Today, ExxonMobil and SGI are carrying out a basic research program to develop advanced biofuels from algae. Our objective is to develop advanced algae biofuels options and identify the best pathways to make these groundbreaking technologies available to consumers. The program builds off of the many insights we have obtained and the progress we have made since we announced our initial alliance with SGI in 2009.
We face some significant technical hurdles before biofuels production from algae will be possible at a significant commercial scale. To overcome these challenges, we are working to answer some basic questions such as:
- Why do algae utilize a relatively small amount of available light energy?
- What tools can be used to improve light utilization efficiency of algae and to improve production characteristics?
- How do you develop an organism that will produce significantly more bio oil?
The central challenge is that algae naturally harvest significantly more light than they can effectively convert to biofuels. Only a fixed amount of light hits the surface of a pond, and our goal is for the algae to use this light as efficiently as possible. The amount of wasted sunlight varies greatly depending on the algae species and growth conditions, but can be as high as 80 percent or more. ExxonMobil and SGI are conducting fundamental research to decrease the amount of wasted sunlight and increase biomass productivity by improving the photosynthetic efficiency of individual algae cells. To achieve this objective, the SGI team is working to engineer algae cells that will absorb only the amount of light that they can effectively use.
Algae biofuels research and development is a long-term endeavor. We have learned a lot since ExxonMobil and SGI began working together, and we continue to build the biology tools, capabilities and understandings that are necessary to overcome the technical hurdles.
The challenge of scale
According to Vijay Swarup, Vice President of ExxonMobil Research and Engineering Company, “We know certain types of algae produce bio-oils. The challenge is to find and develop algae that can produce bio-oils at scale on a cost-efficient basis.”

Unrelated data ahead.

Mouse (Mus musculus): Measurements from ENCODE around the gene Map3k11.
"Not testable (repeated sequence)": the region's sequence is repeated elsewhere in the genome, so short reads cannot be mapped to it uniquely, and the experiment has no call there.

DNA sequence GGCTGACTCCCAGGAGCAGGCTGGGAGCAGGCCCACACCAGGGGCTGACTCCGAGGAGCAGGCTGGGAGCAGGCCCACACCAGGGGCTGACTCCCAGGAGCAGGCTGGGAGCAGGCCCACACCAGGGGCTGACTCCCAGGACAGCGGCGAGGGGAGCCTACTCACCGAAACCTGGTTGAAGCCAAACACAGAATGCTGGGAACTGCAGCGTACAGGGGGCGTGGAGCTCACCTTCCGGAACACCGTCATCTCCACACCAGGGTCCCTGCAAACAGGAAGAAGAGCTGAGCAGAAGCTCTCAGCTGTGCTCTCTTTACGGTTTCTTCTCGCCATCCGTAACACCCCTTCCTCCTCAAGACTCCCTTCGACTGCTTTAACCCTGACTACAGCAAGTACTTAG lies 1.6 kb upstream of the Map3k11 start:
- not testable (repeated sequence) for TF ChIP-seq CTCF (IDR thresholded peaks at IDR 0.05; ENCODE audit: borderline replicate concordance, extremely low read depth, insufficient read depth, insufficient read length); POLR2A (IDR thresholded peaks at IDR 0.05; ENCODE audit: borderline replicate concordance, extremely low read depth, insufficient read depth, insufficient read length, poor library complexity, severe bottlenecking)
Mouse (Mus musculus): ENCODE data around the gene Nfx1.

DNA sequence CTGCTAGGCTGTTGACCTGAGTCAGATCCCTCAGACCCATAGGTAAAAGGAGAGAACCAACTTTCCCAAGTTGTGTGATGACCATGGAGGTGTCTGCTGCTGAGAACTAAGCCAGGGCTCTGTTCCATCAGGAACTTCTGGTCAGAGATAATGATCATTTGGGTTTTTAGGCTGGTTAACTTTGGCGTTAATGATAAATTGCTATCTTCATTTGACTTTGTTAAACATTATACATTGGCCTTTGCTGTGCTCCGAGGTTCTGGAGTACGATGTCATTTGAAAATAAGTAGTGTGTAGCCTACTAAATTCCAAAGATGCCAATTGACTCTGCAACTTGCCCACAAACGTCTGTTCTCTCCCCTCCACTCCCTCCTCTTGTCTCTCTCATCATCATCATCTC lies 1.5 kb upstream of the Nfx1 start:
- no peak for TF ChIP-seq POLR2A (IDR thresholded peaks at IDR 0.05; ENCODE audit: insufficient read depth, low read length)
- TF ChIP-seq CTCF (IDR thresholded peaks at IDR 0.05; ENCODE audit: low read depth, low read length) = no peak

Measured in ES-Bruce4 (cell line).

It would require a significant amount of algae to produce enough fuel to satisfy even a small portion of U.S. road transportation fuel demand. Population and economies will continue to expand along with energy demand and CO2 emissions. At ExxonMobil, we recognize that an integrated set of solutions will be required to increase efficiency, expand supply and mitigate emissions. Technology breakthroughs will be critical and algae-based biofuels could contribute to this set of solutions.
The ultimate goal is to have algae bio-oils processed in our refineries to supplement supplies of conventional gasoline, diesel, aviation fuels, and marine fuels.
ExxonMobil continues to fund and conduct research on advanced biofuels as part of our many investments in new technologies with the transformative potential to increase energy supplies, reduce emissions, and improve operational efficiencies.
Pursuing this path involves considerable investment of time, money, and scientific expertise in order to address the significant challenges associated with the development of economic, large-scale advanced biofuels. Further, predictions on success are difficult and depend directly on the pace of technological innovation. It could potentially take decades or more for advanced biofuels to reach a scale that would significantly benefit the transportation fuels sector.
We continue to evaluate our best options for continued algae biology research as part of our broader portfolio of biofuels research and development programs beyond algae.
ExxonMobil's research into photosynthetic efficiency provides the fundamental insights used to overcome obstacles to increasing biomass productivity.
SGI is employing synthetic biology techniques and exploring other fundamental science to develop highly productive algae strains.
Cellulosic Research with REG
ExxonMobil has signed an agreement with Renewable Energy Group (REG) to study the production of biodiesel by fermenting renewable cellulosic sugars from sources such as agricultural waste. REG has developed a patented technology that uses microbes to convert sugars to biodiesel in a one-step fermentation process similar to ethanol manufacturing. The ExxonMobil and REG Life Sciences research will focus on using sugars from non-food sources.